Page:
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  • ABC News(WASHINGTON) — The owner of a gift store across from the White House has been selling presidential merchandise since the '80s and has his own way of predicting who will win the election every four years -- button sales.“Since 1988, I’ve been predicting who would win based on button sales that year," White House Gifts store owner Jim Warlick said. "We predicted it right every time except for Gore in 2000. And this time we got it wrong.”The gift shop staff had planned “to turn the store into the Hillary inauguration location," Warlick said. "We had no Trump inaugural [items] and we had no vendors that had anything."Warlick says it took a few days to stock up on goods related to President-elect Donald Trump's inauguration, but now the store shelves are full.Before election day, the most popular campaign items for sale at White House Gifts featured each candidate's slogan.“The best-selling [Trump] item during the campaign was the red hat, ‘Make America Great Again.’ And then the ‘Stronger Together’ Hillary items were big sellers for her,” he said.But the candidate whose merchandise flew off the shelves more than any other's didn't make it past the Democratic primary. “Bernie [Sanders] items sold better all year than Trump or Hillary,” Warwick said.As the shop gears up for Trump’s inauguration, Warlick is cognizant of the fact that his customers will be a mix of supporters and protesters of the incoming administration. He says they have merchandise for sale that caters to both groups.Warlick estimates he has sold over 10 million pieces of political memorabilia over more than three decades. He first began selling inaugural merchandise in 1980 when President Ronald Reagan took office. He says sales of inauguration memorabilia really picked up during Bill Clinton's inauguration in 1993.But, according to Warlick, no president to date can compete with the excitement surrounding Barack Obama's inauguration in 2009.That inaugural, which drew an estimated 1.8 million people, “was unlike any other,” Warlick said. “There were so many people here, the store was packed; they were down the street and around the corner. Anything with Obama’s face on it would sell.”And he soon realized the president was not the only Obama in high demand. His customers started asking for items with the first lady's image, too."They liked Michelle better than they liked the president,” Warlick said.The popularity of Obama merchandise has continued over his two terms, so the store has created a “legacy line” of items that they plan to offer through the spring.Learn more about Jim Warlick and the next chapter for the White House Gifts store in the video below.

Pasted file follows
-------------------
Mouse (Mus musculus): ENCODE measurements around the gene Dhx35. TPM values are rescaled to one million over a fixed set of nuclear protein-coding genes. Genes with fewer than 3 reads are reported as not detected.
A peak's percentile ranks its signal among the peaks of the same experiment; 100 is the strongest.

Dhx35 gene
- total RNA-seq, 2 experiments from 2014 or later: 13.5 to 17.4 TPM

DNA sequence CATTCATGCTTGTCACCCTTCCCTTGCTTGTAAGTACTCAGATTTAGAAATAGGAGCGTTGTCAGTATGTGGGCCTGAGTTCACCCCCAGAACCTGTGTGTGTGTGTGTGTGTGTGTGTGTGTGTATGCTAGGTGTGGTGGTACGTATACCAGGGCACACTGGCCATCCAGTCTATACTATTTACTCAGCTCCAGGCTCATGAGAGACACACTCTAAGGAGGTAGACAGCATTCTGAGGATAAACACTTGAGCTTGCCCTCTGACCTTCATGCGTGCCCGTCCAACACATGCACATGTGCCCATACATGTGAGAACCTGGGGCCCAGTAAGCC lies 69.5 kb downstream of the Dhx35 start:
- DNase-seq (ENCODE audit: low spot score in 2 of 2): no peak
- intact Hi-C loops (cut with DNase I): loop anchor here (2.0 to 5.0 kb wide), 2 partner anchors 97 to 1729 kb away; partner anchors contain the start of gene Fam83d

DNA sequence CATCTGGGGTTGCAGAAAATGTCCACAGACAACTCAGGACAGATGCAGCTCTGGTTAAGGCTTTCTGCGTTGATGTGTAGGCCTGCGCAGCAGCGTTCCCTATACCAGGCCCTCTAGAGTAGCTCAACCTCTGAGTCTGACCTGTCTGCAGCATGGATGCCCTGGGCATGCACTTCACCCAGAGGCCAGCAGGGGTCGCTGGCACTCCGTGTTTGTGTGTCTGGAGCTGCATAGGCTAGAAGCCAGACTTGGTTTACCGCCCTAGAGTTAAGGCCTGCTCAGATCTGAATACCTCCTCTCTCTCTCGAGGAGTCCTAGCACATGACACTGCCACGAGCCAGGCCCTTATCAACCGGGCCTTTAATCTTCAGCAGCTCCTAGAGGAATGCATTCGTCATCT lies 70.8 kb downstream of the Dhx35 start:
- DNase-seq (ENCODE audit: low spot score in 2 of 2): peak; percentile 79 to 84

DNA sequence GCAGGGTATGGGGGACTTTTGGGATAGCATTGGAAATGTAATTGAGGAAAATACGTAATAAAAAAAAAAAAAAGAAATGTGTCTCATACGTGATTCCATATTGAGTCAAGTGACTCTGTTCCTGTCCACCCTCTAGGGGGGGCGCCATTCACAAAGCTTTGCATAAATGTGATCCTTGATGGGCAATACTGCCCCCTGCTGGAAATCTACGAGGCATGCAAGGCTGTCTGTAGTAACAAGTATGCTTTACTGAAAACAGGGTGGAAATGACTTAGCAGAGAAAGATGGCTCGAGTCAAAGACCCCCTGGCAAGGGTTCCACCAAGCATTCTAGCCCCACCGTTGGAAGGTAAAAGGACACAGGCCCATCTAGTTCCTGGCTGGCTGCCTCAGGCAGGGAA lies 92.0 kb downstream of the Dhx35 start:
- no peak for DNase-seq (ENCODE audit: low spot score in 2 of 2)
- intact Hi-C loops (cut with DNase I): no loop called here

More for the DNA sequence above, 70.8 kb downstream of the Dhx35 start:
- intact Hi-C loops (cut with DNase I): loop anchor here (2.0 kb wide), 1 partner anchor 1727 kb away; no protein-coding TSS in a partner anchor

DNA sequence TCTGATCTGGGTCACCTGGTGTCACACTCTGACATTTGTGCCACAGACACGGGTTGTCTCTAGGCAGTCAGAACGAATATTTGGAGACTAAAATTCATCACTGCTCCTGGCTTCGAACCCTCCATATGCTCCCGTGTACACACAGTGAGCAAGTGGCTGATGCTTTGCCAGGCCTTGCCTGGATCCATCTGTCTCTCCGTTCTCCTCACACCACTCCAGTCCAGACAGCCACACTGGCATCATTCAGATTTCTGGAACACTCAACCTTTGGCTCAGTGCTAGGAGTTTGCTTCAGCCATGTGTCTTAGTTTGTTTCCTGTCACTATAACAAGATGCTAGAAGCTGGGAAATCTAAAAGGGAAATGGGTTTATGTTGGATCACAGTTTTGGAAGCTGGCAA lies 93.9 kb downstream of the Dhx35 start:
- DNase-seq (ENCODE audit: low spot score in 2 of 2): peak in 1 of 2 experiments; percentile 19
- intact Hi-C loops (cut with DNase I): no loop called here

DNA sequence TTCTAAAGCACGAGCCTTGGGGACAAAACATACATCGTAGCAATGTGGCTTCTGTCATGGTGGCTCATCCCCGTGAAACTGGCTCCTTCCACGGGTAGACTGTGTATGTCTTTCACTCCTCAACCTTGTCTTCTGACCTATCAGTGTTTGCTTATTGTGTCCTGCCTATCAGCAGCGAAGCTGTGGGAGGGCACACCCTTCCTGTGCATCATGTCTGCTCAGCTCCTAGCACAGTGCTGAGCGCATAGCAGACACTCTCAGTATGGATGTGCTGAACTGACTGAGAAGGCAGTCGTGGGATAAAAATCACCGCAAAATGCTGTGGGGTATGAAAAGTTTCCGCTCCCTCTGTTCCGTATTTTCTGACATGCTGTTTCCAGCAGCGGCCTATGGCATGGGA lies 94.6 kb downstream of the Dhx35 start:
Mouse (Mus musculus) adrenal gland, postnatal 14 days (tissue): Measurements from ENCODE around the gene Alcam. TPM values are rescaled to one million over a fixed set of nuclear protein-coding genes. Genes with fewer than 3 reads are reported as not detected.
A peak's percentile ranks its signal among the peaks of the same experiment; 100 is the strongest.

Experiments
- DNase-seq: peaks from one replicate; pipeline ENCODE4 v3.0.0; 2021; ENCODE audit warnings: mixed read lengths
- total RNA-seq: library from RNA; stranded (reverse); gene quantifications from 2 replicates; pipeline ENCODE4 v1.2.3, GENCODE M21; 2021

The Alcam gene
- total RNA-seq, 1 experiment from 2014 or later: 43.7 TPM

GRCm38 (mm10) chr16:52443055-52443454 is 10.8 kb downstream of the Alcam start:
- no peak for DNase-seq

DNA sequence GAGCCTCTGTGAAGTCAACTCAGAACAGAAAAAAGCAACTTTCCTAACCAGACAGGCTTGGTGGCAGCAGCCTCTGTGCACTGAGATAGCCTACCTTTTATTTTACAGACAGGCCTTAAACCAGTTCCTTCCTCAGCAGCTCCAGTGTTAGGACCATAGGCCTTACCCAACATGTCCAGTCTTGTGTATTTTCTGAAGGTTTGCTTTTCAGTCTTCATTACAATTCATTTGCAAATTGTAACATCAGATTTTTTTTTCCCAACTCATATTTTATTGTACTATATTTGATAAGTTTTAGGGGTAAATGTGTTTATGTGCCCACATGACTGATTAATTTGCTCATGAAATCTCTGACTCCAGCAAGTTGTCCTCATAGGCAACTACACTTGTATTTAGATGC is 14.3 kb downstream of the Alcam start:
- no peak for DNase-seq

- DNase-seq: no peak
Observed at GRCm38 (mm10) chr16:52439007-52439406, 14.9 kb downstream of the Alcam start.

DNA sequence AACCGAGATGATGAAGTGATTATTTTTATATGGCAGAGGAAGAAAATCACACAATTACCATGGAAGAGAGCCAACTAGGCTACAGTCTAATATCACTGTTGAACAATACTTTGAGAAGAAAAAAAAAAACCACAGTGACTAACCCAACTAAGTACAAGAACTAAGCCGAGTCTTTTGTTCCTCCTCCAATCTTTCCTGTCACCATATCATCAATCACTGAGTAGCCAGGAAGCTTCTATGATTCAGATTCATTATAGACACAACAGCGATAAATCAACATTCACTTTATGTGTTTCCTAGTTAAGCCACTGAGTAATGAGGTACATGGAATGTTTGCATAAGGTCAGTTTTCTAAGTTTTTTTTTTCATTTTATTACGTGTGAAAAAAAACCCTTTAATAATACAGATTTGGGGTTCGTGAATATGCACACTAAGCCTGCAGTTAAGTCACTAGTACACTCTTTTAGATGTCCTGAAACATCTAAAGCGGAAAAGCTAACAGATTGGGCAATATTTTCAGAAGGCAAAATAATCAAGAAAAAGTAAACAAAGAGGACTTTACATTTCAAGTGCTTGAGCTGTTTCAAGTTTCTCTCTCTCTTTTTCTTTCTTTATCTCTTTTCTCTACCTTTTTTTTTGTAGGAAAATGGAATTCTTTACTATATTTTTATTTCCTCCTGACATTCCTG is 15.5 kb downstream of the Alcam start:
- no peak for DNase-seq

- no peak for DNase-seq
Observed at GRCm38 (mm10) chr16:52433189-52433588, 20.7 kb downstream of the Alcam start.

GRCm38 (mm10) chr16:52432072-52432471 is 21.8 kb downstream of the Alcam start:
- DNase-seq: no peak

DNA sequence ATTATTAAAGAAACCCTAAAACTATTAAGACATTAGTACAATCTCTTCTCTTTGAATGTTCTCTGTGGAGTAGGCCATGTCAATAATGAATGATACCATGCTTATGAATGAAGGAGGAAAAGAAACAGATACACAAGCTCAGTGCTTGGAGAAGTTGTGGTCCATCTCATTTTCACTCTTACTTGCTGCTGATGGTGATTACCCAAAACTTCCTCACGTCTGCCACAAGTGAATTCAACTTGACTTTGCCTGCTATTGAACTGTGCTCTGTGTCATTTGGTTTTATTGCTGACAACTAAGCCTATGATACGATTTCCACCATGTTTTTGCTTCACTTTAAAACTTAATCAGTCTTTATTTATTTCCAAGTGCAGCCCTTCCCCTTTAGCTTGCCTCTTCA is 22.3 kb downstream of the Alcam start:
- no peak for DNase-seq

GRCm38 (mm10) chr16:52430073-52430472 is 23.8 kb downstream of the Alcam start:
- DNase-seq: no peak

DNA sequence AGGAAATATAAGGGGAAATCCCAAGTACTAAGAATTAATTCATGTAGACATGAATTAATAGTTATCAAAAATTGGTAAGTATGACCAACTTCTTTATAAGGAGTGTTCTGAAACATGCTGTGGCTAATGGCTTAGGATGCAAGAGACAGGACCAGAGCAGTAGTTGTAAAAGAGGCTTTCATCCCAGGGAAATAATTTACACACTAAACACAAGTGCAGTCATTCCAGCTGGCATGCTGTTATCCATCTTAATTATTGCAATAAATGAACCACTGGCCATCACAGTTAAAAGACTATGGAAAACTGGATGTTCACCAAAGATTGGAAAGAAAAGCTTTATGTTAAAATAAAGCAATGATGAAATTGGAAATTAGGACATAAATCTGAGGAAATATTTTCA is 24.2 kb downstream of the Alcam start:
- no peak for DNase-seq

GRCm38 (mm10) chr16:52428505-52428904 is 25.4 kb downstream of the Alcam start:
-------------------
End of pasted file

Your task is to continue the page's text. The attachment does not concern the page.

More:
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  • EDUARDO MUNOZ ALVAREZ/AFP/Getty Images(WASHINGTON) -- Critics are gearing up for a confirmation fight Thursday over Steven Mnuchin -- Donald Trump’s pick for treasury secretary -- who previously ran a bank that has faced criticism over its foreclosure record.Mnuchin, a Goldman Sachs veteran and former Hollywood producer, and a group of investors bought up the remains of the failed IndyMac Bank in 2009, renaming it OneWest Bank, during the financial crisis.Although he rebuilt the bank into a thriving operation, Mnuchin's bank has been accused by housing advocates of seeking to kick people out of their homes quickly and discriminating against minorities.Senate Democrats who oppose his nomination have been soliciting personal stories from people who say they were victimized by OneWest’s practices ahead of Mnuchin’s hearing.California-based IndyMac Federal Bank, which was a leading subprime lender, failed in July 2008 and control was transferred to the Federal Deposit Insurance Corporation.Mnuchin led a group of investors and bought most of the bank’s assets at an auction held by the FDIC for about $1.3 billion in cash. The FDIC agreed to cover almost all the loan losses from soured mortgages and the lender was renamed OneWest, which soon became profitable again.By August 2015, Mnuchin and his partners sold the bank for around $3.4 billion in cash and stock to CIT Group Inc.Since the FDIC, which supervises banks, agreed to absorb the costs on the majority of the losses on the bad loans, some have questioned whether Mnuchin made money off the housing calamity, which devastated many communities, including in California.During Mnuchin’s time overseeing OneWest, the bank carried out 36,000 foreclosures in California, according to the California Reinvestment Coalition, an advocacy group.The CRC based its information on data collected by PropertyRadar, a company which specializes in foreclosure data, and analysis from the Urban Strategies Council, an Oakland-based activist group.The CRC also claims, based on analysis from a freedom of information request to the FDIC, that the bank had completed enough foreclosures as of 2014 to garner some $1 billion in loss share payments from the FDIC, relating to losses concerning IndyMac and another bank it had partially aquired."Mr. Mnuchin’s nomination and his track record... make[s] it clear, the fox has been nominated to guard the henhouse," said Paulina Gonzalez, executive director of the California Reinvestment Coalition.The California Reinvestment Coalition, along with another advocacy group called Fair Housing Advocates of Northern California, filed a federal discrimination complaint with the Department of Housing and Urban Development against OneWest in mid-November, more than a week and a half before Mnuchin was announced as Trump’s Treasury pick.The complaint alleges that OneWest violated the Fair Housing Act by allegedly failing to open branches near communities of color and offering few mortgage loans to minority applicants. The complaint cites instances of alleged violations as early as 2011 but the investigation that prompted the debate started in April 2014 and carried through 2016. No bank officials -- including Mnuchin -- are specifically named in the complaint but he did not sell the bank until August 2015 so the issues would have allegedly taken place partially during his tenure.Sean Coffey, the communications manager for the CRC, told ABC News that they have not yet heard if HUD has accepted the complaint.When a spokesman for CIT Group, which now owns OneWest, was asked to comment on the allegations made by the CRC and on the status of the complaint, he responded with the following statement.“CIT completed the acquisition of OneWest Bank in August 2015. Since that time, CIT has and continues to remain committed to meeting the credit and banking needs of borrowers in our communities,” Matt Klein, director of communications and